- v. Third-person singular simple present indicative form of lubricate.
“The worst traction occurs between 30-32 F, when liquid water "lubricates" the snow.”
“The action is the group's way of reminding the public that the fuel "lubricates" the Hamas government, which was joined by other terror groups in abducting the Israeli soldier in a murderous raid on the Kerem Shalom army base on June 25, 2006. more at 10: 13”
“True, the mindset of ‘acting as if’ is a well known tactic, but worth mentioning again because it lubricates the path [and mental attitude] between waiting and having.”
“The Chinese board members showed up with a box of wine and several bottles of moutai, a potent sorghum liquor that lubricates business dinners in China.”
“WSJ Studio Amazing Face Cleanser This low-foaming face wash combats excess sebum—an oily substance that lubricates skin, but can also block pores. $51, aesop.com”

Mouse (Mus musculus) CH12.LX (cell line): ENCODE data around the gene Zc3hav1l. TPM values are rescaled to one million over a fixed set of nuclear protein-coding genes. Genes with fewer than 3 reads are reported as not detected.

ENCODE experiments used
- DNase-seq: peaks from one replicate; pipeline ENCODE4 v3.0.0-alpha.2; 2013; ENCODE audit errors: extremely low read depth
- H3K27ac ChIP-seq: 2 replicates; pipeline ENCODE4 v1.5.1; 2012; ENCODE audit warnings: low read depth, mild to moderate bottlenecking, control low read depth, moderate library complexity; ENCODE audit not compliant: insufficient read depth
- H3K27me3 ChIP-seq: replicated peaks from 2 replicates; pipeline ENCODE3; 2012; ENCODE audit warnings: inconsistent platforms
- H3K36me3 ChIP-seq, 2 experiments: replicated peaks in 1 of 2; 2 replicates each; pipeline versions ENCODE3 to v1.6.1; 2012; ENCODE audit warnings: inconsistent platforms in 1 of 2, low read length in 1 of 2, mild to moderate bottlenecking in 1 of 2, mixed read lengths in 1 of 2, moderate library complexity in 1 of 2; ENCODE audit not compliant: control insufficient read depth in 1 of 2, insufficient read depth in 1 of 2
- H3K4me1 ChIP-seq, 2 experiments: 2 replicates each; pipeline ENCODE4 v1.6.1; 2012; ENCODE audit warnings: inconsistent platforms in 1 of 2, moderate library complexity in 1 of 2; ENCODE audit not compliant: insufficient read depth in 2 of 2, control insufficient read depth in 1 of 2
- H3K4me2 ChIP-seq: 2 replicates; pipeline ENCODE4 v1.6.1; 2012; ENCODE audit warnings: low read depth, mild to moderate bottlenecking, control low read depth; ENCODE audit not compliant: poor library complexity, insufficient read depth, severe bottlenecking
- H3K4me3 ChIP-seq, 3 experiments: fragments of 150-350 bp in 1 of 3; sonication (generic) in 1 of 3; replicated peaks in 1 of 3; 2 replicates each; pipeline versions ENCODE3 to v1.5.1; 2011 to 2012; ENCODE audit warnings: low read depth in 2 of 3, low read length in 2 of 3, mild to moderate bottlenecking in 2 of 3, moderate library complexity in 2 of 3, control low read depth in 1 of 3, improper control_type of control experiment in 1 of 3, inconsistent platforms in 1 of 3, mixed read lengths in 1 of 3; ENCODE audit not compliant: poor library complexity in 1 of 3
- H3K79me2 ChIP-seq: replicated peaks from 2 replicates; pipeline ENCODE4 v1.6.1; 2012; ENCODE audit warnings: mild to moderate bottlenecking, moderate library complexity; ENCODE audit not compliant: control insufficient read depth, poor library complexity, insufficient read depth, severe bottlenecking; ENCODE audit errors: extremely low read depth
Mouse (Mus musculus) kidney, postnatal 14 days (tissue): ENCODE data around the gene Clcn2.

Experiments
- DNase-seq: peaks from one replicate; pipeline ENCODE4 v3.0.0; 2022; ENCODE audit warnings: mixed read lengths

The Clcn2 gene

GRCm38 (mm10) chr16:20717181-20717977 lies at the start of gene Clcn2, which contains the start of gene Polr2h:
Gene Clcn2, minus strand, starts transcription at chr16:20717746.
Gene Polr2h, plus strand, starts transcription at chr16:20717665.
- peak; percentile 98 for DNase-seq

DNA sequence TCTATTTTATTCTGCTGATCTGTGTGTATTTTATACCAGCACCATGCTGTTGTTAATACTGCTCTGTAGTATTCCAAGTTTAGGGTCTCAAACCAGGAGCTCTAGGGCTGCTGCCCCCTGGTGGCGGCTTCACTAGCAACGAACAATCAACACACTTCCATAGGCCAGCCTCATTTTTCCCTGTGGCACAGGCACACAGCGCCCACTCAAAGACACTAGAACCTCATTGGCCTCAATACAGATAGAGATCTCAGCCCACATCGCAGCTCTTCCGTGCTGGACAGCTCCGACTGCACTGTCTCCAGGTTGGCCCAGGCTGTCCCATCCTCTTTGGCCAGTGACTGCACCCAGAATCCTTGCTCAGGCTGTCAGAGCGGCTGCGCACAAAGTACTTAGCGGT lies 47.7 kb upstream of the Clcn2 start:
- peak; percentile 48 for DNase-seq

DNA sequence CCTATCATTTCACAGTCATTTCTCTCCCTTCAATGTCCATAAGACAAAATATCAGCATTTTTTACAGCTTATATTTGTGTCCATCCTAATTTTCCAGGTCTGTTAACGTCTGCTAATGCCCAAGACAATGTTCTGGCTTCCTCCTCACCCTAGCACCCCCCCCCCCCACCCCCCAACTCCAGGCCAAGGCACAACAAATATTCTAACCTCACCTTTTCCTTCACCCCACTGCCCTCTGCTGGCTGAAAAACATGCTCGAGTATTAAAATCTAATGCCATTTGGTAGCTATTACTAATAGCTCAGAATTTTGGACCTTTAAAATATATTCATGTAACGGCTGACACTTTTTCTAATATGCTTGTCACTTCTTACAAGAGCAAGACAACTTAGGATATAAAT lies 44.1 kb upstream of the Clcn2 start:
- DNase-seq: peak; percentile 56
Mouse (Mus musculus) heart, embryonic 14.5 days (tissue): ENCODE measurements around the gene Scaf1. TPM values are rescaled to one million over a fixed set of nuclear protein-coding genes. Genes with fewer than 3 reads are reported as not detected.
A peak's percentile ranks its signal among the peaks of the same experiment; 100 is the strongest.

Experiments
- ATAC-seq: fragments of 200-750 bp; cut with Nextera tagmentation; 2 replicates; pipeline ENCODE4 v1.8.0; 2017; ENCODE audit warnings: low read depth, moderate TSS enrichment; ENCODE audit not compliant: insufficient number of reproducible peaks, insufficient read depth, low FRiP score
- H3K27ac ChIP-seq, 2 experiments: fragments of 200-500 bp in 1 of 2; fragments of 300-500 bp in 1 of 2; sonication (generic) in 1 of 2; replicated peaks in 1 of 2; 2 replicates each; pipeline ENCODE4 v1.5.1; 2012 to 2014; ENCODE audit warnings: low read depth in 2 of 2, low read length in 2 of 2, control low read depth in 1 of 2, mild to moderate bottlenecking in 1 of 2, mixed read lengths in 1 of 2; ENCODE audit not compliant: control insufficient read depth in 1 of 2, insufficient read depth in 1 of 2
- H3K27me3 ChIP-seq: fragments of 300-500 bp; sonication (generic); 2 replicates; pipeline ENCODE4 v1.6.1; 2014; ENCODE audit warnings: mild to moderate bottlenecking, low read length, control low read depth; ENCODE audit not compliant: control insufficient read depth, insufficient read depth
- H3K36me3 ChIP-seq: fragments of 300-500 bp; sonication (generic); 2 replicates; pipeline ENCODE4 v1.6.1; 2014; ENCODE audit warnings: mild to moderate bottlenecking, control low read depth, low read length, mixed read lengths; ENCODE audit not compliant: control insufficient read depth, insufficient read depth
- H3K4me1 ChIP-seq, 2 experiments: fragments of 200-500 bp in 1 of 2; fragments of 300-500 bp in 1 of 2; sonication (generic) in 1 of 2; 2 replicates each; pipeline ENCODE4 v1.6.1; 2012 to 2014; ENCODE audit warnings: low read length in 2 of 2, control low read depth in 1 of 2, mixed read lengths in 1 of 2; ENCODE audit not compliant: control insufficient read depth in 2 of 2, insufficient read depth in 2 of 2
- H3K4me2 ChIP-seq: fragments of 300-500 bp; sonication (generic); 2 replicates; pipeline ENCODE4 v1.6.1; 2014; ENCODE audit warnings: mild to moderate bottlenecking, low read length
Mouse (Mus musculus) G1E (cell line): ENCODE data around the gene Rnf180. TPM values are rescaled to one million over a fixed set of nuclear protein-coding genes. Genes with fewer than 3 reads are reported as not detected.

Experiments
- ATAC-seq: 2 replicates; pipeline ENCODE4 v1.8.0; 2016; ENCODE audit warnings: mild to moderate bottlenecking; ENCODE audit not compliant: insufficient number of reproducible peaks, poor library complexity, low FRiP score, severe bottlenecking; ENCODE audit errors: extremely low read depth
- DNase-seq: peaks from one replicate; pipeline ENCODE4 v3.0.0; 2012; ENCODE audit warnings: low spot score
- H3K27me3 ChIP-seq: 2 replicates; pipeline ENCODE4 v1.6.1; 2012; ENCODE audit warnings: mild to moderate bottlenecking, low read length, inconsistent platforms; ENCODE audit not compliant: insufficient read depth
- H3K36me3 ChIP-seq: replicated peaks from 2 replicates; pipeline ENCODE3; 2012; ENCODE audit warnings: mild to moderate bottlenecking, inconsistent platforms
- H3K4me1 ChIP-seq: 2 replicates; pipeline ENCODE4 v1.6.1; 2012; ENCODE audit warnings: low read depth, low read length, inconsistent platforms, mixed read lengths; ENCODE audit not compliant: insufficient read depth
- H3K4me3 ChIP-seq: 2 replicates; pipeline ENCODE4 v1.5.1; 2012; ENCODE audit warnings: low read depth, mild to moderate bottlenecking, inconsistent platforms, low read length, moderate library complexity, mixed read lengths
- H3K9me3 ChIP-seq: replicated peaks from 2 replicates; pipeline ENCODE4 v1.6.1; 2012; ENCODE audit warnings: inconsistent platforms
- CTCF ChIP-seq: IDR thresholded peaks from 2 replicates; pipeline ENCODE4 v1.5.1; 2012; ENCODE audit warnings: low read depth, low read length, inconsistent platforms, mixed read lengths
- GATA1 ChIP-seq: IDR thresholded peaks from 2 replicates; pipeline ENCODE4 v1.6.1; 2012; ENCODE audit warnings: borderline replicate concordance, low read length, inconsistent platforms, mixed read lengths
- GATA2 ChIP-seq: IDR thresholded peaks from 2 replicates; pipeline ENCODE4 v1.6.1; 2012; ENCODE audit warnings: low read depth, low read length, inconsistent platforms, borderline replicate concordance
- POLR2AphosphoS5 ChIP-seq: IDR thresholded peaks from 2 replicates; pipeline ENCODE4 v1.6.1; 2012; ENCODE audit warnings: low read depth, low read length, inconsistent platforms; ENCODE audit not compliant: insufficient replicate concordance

“Also, is there an informal network of know-how, pertaining to techniques for torture and humiliation that lubricates the virtual matrix inhabited by the protagonists of the so-called "global war on terror", that operates in much the same way as the networks that bring together paedophiles and sex offenders on online platforms in the darker parts of the internet?”
“It certainly lubricates the wheels, said Pitney, a professor at Claremont McKenna College and a former Republican National Committee staffer.”
“There will be hors d'oeuvres -- and nothing lubricates discussion about institutionalized Holocaust denial quite like cheese tarts.”
“They provide the grease that lubricates the gears of the economy.”
“Repo, which grew to become the so-called shadow banking system, is often regarded as the oil that lubricates the economy.”
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